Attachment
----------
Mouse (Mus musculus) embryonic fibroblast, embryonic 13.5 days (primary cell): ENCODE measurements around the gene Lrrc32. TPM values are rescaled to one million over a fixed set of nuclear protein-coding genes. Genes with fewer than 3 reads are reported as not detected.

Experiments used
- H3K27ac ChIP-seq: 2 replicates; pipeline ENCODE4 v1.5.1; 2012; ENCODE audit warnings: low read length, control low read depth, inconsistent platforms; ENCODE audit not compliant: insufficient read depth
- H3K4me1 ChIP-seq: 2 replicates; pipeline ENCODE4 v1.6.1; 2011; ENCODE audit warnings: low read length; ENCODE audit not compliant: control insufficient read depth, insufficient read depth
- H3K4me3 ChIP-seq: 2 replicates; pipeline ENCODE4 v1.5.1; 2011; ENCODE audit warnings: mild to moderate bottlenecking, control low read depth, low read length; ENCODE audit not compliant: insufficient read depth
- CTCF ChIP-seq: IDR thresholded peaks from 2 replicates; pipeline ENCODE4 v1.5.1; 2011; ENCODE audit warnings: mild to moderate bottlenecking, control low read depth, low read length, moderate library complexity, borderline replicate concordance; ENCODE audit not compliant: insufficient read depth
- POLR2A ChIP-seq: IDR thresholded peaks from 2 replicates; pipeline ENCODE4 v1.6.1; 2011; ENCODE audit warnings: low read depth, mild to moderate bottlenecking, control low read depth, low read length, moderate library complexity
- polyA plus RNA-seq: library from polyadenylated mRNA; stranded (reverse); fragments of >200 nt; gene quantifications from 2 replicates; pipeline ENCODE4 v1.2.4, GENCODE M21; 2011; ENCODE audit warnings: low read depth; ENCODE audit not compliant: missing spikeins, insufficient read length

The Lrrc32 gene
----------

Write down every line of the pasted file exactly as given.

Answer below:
Mouse (Mus musculus) embryonic fibroblast, embryonic 13.5 days (primary cell): ENCODE measurements around the gene Lrrc32. TPM values are rescaled to one million over a fixed set of nuclear protein-coding genes. Genes with fewer than 3 reads are reported as not detected.

Experiments used
- H3K27ac ChIP-seq: 2 replicates; pipeline ENCODE4 v1.5.1; 2012; ENCODE audit warnings: low read length, control low read depth, inconsistent platforms; ENCODE audit not compliant: insufficient read depth
- H3K4me1 ChIP-seq: 2 replicates; pipeline ENCODE4 v1.6.1; 2011; ENCODE audit warnings: low read length; ENCODE audit not compliant: control insufficient read depth, insufficient read depth
- H3K4me3 ChIP-seq: 2 replicates; pipeline ENCODE4 v1.5.1; 2011; ENCODE audit warnings: mild to moderate bottlenecking, control low read depth, low read length; ENCODE audit not compliant: insufficient read depth
- CTCF ChIP-seq: IDR thresholded peaks from 2 replicates; pipeline ENCODE4 v1.5.1; 2011; ENCODE audit warnings: mild to moderate bottlenecking, control low read depth, low read length, moderate library complexity, borderline replicate concordance; ENCODE audit not compliant: insufficient read depth
- POLR2A ChIP-seq: IDR thresholded peaks from 2 replicates; pipeline ENCODE4 v1.6.1; 2011; ENCODE audit warnings: low read depth, mild to moderate bottlenecking, control low read depth, low read length, moderate library complexity
- polyA plus RNA-seq: library from polyadenylated mRNA; stranded (reverse); fragments of >200 nt; gene quantifications from 2 replicates; pipeline ENCODE4 v1.2.4, GENCODE M21; 2011; ENCODE audit warnings: low read depth; ENCODE audit not compliant: missing spikeins, insufficient read length

The Lrrc32 gene